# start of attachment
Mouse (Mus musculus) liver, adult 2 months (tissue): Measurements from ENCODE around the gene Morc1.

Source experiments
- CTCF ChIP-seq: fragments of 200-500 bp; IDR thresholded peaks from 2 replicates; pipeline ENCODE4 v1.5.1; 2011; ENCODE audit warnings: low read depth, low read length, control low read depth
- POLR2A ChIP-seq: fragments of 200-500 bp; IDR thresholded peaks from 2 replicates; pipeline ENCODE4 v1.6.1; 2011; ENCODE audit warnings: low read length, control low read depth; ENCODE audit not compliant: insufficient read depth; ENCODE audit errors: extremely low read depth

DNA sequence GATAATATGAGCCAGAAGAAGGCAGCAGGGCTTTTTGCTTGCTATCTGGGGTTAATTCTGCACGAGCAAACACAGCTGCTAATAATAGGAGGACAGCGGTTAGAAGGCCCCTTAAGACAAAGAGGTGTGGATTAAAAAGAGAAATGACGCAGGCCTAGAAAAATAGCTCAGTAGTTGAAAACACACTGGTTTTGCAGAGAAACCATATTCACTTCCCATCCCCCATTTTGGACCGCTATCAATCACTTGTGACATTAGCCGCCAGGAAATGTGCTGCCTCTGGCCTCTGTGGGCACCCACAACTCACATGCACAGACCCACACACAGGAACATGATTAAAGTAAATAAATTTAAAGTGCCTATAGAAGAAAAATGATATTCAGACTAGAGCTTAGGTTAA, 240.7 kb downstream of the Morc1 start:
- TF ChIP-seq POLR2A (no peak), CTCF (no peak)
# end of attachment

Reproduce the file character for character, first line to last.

Mouse (Mus musculus) liver, adult 2 months (tissue): Measurements from ENCODE around the gene Morc1.

Source experiments
- CTCF ChIP-seq: fragments of 200-500 bp; IDR thresholded peaks from 2 replicates; pipeline ENCODE4 v1.5.1; 2011; ENCODE audit warnings: low read depth, low read length, control low read depth
- POLR2A ChIP-seq: fragments of 200-500 bp; IDR thresholded peaks from 2 replicates; pipeline ENCODE4 v1.6.1; 2011; ENCODE audit warnings: low read length, control low read depth; ENCODE audit not compliant: insufficient read depth; ENCODE audit errors: extremely low read depth

DNA sequence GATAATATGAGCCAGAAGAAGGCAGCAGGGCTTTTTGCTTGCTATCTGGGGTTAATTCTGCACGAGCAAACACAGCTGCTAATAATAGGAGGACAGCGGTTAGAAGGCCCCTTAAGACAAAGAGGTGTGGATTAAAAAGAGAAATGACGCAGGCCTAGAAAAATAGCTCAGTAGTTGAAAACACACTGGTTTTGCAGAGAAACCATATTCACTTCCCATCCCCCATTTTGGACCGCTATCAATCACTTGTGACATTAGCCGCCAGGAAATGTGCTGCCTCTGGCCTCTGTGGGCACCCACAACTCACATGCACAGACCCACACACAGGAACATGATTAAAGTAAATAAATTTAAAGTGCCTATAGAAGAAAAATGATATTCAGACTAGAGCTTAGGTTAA, 240.7 kb downstream of the Morc1 start:
- TF ChIP-seq POLR2A (no peak), CTCF (no peak)